The Legend of Zorro (PG)

Film

Westerns

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Time Out says

Seven years on from ‘The Mask of Zorro’, which managed to entertain despite flaws of over-length and a tendency to bombast, the masked swordsman returns for a disappointing sequel in which the flaws have rather taken over. Antonio Banderas’s Alejandro is still fighting the good fight in Zorro mode but spouse Elena (Catherine Zeta-Jones) has tired of the subterfuge which requires keeping his identity secret even from their ten-year-old son. Before long, divorce proceedings are on the agenda, she’s hanging on the arm of a French count (Rufus Sewell, who’s obviously been watching re-runs of ‘Allo, Allo’), her boy Joaquin (Adrian Alonso, cloying) is dangerously copying Zorro’s exploits, and ruthless mercenaries are trying to influence California’s crucial vote on secession from Mexico to join the United States.
As Alejandro’s responsibilities as husband, father and freedom fighter are pulled hither and thither, the movie piles on the plotting as if determined to impress us. However, having rather over-estimated our existing affection for the characters, its over-elaboration soon becomes strictly academic and the 130-minute running-time something of an endurance test. With the exploits of Zorro junior and the bloodlessly Disney-ish swordplay seemingly shifting the target audience closer to the kiddie market, such complication seems rather counter-productive in the circumstances, especially since the below-par CGI and cartoonishly exaggerated action highlights prove resolutely un-thrilling. Zeta-Jones’s diva-ish swagger is hard to warm to this time round, Banderas seems to be going through the motions, and 007 director Campbell’s usual sure touch with set-piece mayhem seems to have deserted him. Truly, it’s Zorro with a zzz.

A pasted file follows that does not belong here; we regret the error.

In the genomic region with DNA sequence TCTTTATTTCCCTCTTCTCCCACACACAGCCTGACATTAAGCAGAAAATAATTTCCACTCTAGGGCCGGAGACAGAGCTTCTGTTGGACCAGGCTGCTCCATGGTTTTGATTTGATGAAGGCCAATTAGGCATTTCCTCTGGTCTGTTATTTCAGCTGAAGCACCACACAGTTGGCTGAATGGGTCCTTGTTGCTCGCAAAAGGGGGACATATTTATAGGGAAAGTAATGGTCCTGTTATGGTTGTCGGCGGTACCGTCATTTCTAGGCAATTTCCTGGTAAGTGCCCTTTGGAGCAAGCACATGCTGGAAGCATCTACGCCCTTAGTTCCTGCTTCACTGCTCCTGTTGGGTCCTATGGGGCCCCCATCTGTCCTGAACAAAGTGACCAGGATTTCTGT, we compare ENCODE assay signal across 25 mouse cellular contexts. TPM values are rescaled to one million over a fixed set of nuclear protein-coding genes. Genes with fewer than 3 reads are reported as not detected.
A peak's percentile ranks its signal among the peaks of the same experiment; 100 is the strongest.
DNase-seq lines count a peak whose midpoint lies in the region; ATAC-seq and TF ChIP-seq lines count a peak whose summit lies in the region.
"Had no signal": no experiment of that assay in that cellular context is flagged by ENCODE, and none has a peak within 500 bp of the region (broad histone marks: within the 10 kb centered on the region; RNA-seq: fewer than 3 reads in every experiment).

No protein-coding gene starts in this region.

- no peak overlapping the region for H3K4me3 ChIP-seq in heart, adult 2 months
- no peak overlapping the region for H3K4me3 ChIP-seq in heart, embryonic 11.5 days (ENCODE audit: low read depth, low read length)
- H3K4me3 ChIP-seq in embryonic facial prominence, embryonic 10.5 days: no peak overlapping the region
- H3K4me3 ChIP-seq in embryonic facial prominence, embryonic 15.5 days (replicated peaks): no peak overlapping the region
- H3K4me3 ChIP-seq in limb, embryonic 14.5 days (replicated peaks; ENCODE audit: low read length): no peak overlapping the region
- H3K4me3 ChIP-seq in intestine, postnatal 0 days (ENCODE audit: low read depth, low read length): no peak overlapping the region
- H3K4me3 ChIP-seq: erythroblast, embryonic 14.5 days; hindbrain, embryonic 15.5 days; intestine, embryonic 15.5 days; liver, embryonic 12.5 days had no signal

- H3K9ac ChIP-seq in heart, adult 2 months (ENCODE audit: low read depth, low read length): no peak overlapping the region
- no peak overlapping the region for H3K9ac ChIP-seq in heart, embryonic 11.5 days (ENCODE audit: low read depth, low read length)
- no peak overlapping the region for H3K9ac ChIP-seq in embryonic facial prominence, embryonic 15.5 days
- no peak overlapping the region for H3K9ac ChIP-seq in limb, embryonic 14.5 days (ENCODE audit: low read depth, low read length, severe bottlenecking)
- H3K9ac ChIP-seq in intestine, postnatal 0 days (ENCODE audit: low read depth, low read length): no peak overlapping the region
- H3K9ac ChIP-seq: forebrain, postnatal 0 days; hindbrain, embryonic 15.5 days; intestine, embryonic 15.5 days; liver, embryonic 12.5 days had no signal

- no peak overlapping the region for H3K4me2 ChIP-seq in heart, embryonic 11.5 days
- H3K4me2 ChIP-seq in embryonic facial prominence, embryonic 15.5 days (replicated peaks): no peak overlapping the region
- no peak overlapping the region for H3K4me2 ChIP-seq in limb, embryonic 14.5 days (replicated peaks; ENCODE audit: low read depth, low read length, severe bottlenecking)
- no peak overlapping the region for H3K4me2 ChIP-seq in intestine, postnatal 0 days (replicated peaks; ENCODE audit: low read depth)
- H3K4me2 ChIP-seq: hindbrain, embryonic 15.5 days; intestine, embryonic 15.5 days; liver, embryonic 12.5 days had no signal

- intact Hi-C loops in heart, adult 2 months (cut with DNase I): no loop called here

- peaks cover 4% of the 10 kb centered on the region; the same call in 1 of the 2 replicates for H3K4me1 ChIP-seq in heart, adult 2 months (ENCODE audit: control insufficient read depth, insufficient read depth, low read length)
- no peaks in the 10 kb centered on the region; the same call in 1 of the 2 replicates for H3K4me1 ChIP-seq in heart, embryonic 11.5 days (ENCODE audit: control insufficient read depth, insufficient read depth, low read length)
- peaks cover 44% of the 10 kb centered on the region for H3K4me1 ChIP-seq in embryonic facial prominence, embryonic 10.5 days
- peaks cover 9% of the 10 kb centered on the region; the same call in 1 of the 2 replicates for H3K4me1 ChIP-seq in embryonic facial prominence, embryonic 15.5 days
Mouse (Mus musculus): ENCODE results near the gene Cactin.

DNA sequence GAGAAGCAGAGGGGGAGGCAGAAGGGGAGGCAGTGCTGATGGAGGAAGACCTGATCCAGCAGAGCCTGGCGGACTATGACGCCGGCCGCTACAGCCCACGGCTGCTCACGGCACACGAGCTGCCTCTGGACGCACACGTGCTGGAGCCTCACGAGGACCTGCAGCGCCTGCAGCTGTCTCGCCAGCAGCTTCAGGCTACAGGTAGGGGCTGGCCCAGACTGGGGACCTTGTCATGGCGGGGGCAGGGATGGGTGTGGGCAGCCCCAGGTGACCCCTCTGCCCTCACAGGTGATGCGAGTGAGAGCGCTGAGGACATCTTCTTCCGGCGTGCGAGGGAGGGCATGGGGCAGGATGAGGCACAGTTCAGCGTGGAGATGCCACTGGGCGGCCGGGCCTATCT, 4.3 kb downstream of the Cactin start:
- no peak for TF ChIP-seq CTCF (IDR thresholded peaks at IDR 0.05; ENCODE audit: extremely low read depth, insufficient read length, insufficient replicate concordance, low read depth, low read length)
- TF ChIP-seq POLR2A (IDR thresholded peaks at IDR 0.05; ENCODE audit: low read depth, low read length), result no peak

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Release details

Rated:

PG

UK release:

Fri Oct 28, 2005

Duration:

130 mins

Cast and crew

Cast:

Antonio Banderas, Adrian Alonso, Rufus Sewell, Nick Chinlund, Pedro Armendariz Jr, Catherine Zeta-Jones

Production Designer:

Cecilia Montiel

Editor:

Stuart Baird

Cinematography:

Phil Meheux

Music:

James Horner

Screenwriter:

Roberto Orci, Alex Kurtzman

Director:

Martin Campbell

Art Director:

Tomas Owen

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